What is a panic attack

About 1 in 4 people will experience a panic attack at some stage in their life. But what is a panic attack exactly? Panic attacks are characterised by abrupt surges of intense fear and anxiety. These attacks peak within a short time and cause distressing physical symptoms. Often because the first attack occurs unexpectedly without an obvious trigger, the attack is interpreted as ‘something must be seriously wrong with me’.¬† Panic can be mis-interpreted as having a heart attack or going crazy. These mis-interpreations increase the anxiety and fuel the panic. And because the first attack is so scary, people become afraid of having another attack. The fear of fear develops and Panic Disorder takes hold of you. The good news is there are effective psychological treatments for Panic Disorder. This blog explains what a panic attack is by looking at the symptoms of a panic attack, possible causes of panic attacks and how to get help for panic attacks.

 

What is a Panic Attack?

A panic attack is a short burst of extreme anxiety, that peaks within a short time and typically only lasts for 10 to 20 minutes. During a panic attack, the fight-or-flight response is activated causing a range of intense physical sensations. Because this reaction often appears to occur “out-of-the-blue” and there is no reasonable explanation for this reaction, the anxiety symptoms are misinterpreted as “something must be seriously wrong with me, either physically (e.g., “I”m having a heart attack“) or mentally (e.g., “I’m going crazy”). This catastrophic misinterpretation of physical sensations causes more anxiety and fear, leading to more physical symptoms, and more fear. This is known as the cycle of panic.

 

Symptoms of a Panic Attack

During a panic attack you may experience some of these symptoms:

  1. Heart palpitations, racing or pounding heart
  2. Sweating
  3. Trembling or shaking
  4. Sensations of shortness of breath
  5. Feeling of choking
  6. Nausea or abdominal distress
  7. Feeling dizzy, unsteady or light headed
  8. Numbness or tingling sensations
  9. Chills or hot flushes
  10. Fear of going crazy or losing control
  11. Fear of dying
  12. Strong urge to flee the situation

 

Why Me? Risk Factors for Panic Attacks

Whilst it is not always known why panic attacks occur, research has shown that people who have experienced panic attacks are more likely to have had the following:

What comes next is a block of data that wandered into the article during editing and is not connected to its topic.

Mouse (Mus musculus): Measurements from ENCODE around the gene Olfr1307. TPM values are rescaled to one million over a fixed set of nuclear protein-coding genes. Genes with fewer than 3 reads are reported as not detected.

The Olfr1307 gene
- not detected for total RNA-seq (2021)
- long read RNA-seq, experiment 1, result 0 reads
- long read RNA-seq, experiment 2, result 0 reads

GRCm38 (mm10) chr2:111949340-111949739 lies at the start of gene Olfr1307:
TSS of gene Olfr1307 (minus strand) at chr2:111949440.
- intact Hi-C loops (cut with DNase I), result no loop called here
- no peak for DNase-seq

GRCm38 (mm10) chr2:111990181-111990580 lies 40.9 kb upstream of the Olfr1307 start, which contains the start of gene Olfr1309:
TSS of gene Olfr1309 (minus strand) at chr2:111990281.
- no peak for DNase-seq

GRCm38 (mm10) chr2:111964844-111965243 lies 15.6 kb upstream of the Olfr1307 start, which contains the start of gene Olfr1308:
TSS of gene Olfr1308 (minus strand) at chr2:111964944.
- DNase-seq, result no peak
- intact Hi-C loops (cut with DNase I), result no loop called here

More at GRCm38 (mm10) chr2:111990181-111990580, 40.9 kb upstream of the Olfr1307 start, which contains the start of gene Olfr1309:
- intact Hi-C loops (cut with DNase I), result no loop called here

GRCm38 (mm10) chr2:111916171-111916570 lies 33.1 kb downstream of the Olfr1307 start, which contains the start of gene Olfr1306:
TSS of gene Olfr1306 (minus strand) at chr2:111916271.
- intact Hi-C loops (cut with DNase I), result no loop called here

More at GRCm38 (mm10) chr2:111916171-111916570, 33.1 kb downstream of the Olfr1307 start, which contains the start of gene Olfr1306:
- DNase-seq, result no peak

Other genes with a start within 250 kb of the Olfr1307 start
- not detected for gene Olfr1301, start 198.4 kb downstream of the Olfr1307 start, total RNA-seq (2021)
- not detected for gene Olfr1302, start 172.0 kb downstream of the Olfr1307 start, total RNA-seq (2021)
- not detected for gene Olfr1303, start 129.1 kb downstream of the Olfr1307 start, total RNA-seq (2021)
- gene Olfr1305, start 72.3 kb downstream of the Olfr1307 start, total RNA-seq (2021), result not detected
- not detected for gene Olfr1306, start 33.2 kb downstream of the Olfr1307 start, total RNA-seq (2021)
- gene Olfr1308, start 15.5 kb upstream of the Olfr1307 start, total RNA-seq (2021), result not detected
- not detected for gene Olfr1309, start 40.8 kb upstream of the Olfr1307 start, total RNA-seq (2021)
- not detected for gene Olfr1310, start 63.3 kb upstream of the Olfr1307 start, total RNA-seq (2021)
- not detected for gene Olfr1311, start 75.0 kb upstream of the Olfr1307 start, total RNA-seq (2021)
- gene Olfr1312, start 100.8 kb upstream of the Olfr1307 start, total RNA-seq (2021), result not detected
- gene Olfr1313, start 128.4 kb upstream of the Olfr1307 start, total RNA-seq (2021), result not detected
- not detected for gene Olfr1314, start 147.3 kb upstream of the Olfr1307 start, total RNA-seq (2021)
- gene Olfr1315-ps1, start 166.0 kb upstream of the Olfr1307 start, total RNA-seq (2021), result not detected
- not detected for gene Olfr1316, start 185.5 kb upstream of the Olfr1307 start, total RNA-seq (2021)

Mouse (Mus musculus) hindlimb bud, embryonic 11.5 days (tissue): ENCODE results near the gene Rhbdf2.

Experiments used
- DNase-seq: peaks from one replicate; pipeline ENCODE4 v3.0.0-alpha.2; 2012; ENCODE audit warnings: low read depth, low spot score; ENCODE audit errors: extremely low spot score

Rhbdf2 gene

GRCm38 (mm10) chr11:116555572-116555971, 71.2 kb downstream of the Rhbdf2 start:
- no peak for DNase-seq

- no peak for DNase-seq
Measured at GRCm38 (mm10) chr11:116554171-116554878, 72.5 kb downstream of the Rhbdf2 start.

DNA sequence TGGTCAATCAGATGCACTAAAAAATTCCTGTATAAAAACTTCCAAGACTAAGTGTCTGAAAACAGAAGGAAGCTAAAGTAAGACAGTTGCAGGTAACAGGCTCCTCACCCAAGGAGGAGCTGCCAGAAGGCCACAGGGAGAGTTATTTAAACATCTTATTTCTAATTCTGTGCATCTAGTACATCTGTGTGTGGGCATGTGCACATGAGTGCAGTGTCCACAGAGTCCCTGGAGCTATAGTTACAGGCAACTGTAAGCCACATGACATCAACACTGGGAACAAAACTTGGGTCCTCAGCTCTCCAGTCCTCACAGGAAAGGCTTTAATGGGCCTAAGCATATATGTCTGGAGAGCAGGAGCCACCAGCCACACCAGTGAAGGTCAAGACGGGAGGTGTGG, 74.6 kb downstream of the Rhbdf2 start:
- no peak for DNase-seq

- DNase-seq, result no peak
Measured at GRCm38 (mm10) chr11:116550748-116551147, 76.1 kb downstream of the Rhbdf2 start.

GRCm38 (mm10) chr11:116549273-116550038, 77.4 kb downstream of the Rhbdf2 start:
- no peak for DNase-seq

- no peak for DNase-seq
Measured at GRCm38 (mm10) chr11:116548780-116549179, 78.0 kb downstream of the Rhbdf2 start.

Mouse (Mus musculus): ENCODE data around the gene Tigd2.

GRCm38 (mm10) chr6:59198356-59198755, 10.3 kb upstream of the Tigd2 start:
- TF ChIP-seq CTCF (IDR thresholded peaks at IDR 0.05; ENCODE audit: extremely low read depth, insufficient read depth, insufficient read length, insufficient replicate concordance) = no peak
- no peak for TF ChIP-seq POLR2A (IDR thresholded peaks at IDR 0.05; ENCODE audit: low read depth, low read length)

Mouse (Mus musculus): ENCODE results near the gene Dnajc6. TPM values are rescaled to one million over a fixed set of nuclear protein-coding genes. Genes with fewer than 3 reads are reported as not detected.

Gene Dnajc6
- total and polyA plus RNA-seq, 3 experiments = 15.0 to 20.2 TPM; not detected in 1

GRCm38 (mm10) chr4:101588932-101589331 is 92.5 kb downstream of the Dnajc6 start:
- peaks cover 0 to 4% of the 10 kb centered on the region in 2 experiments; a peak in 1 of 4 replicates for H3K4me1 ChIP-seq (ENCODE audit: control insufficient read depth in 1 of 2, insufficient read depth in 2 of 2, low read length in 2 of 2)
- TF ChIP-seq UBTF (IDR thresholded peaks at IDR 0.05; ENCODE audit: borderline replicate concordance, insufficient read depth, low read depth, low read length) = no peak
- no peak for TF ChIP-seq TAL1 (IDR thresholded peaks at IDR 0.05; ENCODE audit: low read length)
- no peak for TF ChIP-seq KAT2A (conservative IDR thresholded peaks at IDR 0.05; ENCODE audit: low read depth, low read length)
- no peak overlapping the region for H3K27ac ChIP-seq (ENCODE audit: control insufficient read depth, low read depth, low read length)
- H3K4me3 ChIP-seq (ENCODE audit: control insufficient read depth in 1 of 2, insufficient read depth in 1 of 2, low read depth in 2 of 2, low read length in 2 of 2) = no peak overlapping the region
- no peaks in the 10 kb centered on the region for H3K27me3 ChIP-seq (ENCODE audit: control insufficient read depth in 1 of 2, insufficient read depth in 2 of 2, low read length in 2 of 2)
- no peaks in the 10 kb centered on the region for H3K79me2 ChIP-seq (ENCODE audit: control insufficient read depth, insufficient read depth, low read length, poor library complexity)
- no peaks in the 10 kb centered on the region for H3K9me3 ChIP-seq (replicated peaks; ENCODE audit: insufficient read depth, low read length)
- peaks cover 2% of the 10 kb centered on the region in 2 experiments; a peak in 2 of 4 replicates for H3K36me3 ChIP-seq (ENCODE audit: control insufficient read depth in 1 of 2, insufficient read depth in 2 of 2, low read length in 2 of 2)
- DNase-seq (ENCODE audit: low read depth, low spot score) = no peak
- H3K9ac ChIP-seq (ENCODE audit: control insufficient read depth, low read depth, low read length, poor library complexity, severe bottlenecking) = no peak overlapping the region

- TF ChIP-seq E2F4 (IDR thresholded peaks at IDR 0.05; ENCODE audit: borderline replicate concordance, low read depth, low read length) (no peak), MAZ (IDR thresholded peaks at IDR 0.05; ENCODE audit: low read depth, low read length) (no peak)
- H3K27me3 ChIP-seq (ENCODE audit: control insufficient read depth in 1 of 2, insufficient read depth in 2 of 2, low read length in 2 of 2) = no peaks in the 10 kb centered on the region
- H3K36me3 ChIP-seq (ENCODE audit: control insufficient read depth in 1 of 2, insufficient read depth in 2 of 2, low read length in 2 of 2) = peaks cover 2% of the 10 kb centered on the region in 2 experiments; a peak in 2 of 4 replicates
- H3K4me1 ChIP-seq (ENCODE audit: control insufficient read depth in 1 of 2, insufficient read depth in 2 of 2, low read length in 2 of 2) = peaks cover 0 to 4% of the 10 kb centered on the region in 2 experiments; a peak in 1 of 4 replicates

1. Recent stressors related to physical well-being such as negative experiences with illicit or prescription drugs, disease, or death
  2. History of health-related issues such as asthma
  3. Smokers
  4. History of childhood abuse
  5. Sensitivity or “dislike” of anxiety sensations
  6. Family history of anxiety (i.e., genetic predisposition).

Any of these risk factors can lead people to be more susceptible to developing panic disorder. For those with health or drug-related histories a hyperawareness of physical sensations in the body develops; couple this with fears or concerns around physical health, and/or stress, and we have the perfect ingredients for a panic attack.

 

But how do I know if it is anxiety or something more serious?

It is always best to speak to your GP about your panic attacks. In some instances, an underlying medical condition could be a triggering factor for your panic attacks. Your GP can treat any underlying medical conditions and refer you to a psychologist for treatment for panic attacks. Your treating team can help you differentiate between sensations associated with a medical condition and sensations associated with anxiety.

 

How are panic attacks treated?

Whilst experiencing panic attacks can be a very terrifying experience, the good news is that there are effective psychological treatments for panic attacks. Treatment with a psychologist will typically involve education on panic attacks, learning what triggers your panic attacks, learning behavioural strategies to manage the physical sensations of panic attacks, learning cognitive strategies to challenge fearful beliefs about your symptoms, and with these new coping strategies, exposure to feared sensations and situations in order to become more comfortable with the sensations of anxiety.

 

When to seek help?

Some people may only ever have one panic attack and not have another, whilst others (7% of the population) may experience repeated panic attacks and develop panic disorder. If you find that your panic attacks are interfering with your life (e.g., school, work, relationships, or life in general), then this is a good indicator to seek help.

If you would like to consult with a CBT Professionals psychologist about your panic attacks, please download our Referral Fact Sheet here and take it with you to a long appointment with your GP. Your GP can then assess if there are any underlying medical conditions that may be contributing to your panic attacks, and if needed, make out a referral for you to see a psychologist.

A great, easy to read, self help book for sufferers of panic attacks is “Living with IT: A survivors guide to panic attacks” by Bev Aisbett – available from online bookstores and the Apple iBook Store.

 

Written by Dr. Karen Gallaty , principal clinical psychologist at the CBT Professionals psychology clinic on the Gold Coast. CBT Professionals are a team of clinical psychologists on the Gold Coast with offices in Coomera and Nerang. Gold Coast CBT psychologists offer services to adults, children, and couples.

 

Disclaimer: Content on this website is provided for education and information purposes only and is not intended to replace advise from your doctor or registered health professional. Readers are urged to consult their registered practitioner for diagnosis and treatment for their medical concerns.

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